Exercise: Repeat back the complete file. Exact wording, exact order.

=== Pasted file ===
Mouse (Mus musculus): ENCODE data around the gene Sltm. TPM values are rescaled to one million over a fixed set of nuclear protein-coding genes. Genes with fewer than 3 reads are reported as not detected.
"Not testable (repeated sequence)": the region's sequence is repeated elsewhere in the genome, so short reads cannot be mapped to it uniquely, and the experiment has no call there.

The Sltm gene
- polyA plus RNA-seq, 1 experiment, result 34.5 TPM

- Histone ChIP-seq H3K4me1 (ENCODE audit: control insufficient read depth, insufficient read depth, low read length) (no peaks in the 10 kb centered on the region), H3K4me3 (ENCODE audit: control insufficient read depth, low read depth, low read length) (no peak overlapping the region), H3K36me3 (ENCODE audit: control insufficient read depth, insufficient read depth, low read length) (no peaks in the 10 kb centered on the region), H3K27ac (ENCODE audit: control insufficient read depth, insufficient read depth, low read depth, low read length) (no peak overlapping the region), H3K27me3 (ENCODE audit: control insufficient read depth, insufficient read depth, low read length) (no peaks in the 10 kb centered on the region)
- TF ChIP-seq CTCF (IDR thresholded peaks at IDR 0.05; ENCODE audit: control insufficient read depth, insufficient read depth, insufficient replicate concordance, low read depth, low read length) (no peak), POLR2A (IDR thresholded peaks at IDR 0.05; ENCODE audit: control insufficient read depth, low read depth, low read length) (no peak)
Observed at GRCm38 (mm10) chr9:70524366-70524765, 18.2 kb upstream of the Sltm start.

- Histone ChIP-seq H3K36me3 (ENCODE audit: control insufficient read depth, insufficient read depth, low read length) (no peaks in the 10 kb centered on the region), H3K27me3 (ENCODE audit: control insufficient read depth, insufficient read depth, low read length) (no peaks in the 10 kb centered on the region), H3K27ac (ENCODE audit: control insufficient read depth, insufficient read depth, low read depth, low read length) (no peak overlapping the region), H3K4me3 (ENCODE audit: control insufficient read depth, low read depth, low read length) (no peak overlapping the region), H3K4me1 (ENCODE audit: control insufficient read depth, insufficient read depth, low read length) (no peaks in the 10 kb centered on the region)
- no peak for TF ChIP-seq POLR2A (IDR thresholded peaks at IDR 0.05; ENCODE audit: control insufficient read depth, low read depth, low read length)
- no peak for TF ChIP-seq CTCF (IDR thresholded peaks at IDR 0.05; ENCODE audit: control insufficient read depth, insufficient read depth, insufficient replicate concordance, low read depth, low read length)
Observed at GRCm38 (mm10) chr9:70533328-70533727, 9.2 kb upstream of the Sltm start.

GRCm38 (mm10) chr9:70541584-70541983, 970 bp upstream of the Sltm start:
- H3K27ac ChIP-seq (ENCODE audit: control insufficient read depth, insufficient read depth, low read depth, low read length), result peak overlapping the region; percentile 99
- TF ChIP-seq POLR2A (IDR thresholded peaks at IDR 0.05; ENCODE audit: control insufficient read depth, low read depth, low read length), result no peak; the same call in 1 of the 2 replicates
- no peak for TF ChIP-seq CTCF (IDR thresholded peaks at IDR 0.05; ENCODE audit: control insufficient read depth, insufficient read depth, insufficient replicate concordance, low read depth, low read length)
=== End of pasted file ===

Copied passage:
Mouse (Mus musculus): ENCODE data around the gene Sltm. TPM values are rescaled to one million over a fixed set of nuclear protein-coding genes. Genes with fewer than 3 reads are reported as not detected.
"Not testable (repeated sequence)": the region's sequence is repeated elsewhere in the genome, so short reads cannot be mapped to it uniquely, and the experiment has no call there.

The Sltm gene
- polyA plus RNA-seq, 1 experiment, result 34.5 TPM

- Histone ChIP-seq H3K4me1 (ENCODE audit: control insufficient read depth, insufficient read depth, low read length) (no peaks in the 10 kb centered on the region), H3K4me3 (ENCODE audit: control insufficient read depth, low read depth, low read length) (no peak overlapping the region), H3K36me3 (ENCODE audit: control insufficient read depth, insufficient read depth, low read length) (no peaks in the 10 kb centered on the region), H3K27ac (ENCODE audit: control insufficient read depth, insufficient read depth, low read depth, low read length) (no peak overlapping the region), H3K27me3 (ENCODE audit: control insufficient read depth, insufficient read depth, low read length) (no peaks in the 10 kb centered on the region)
- TF ChIP-seq CTCF (IDR thresholded peaks at IDR 0.05; ENCODE audit: control insufficient read depth, insufficient read depth, insufficient replicate concordance, low read depth, low read length) (no peak), POLR2A (IDR thresholded peaks at IDR 0.05; ENCODE audit: control insufficient read depth, low read depth, low read length) (no peak)
Observed at GRCm38 (mm10) chr9:70524366-70524765, 18.2 kb upstream of the Sltm start.

- Histone ChIP-seq H3K36me3 (ENCODE audit: control insufficient read depth, insufficient read depth, low read length) (no peaks in the 10 kb centered on the region), H3K27me3 (ENCODE audit: control insufficient read depth, insufficient read depth, low read length) (no peaks in the 10 kb centered on the region), H3K27ac (ENCODE audit: control insufficient read depth, insufficient read depth, low read depth, low read length) (no peak overlapping the region), H3K4me3 (ENCODE audit: control insufficient read depth, low read depth, low read length) (no peak overlapping the region), H3K4me1 (ENCODE audit: control insufficient read depth, insufficient read depth, low read length) (no peaks in the 10 kb centered on the region)
- no peak for TF ChIP-seq POLR2A (IDR thresholded peaks at IDR 0.05; ENCODE audit: control insufficient read depth, low read depth, low read length)
- no peak for TF ChIP-seq CTCF (IDR thresholded peaks at IDR 0.05; ENCODE audit: control insufficient read depth, insufficient read depth, insufficient replicate concordance, low read depth, low read length)
Observed at GRCm38 (mm10) chr9:70533328-70533727, 9.2 kb upstream of the Sltm start.

GRCm38 (mm10) chr9:70541584-70541983, 970 bp upstream of the Sltm start:
- H3K27ac ChIP-seq (ENCODE audit: control insufficient read depth, insufficient read depth, low read depth, low read length), result peak overlapping the region; percentile 99
- TF ChIP-seq POLR2A (IDR thresholded peaks at IDR 0.05; ENCODE audit: control insufficient read depth, low read depth, low read length), result no peak; the same call in 1 of the 2 replicates
- no peak for TF ChIP-seq CTCF (IDR thresholded peaks at IDR 0.05; ENCODE audit: control insufficient read depth, insufficient read depth, insufficient replicate concordance, low read depth, low read length)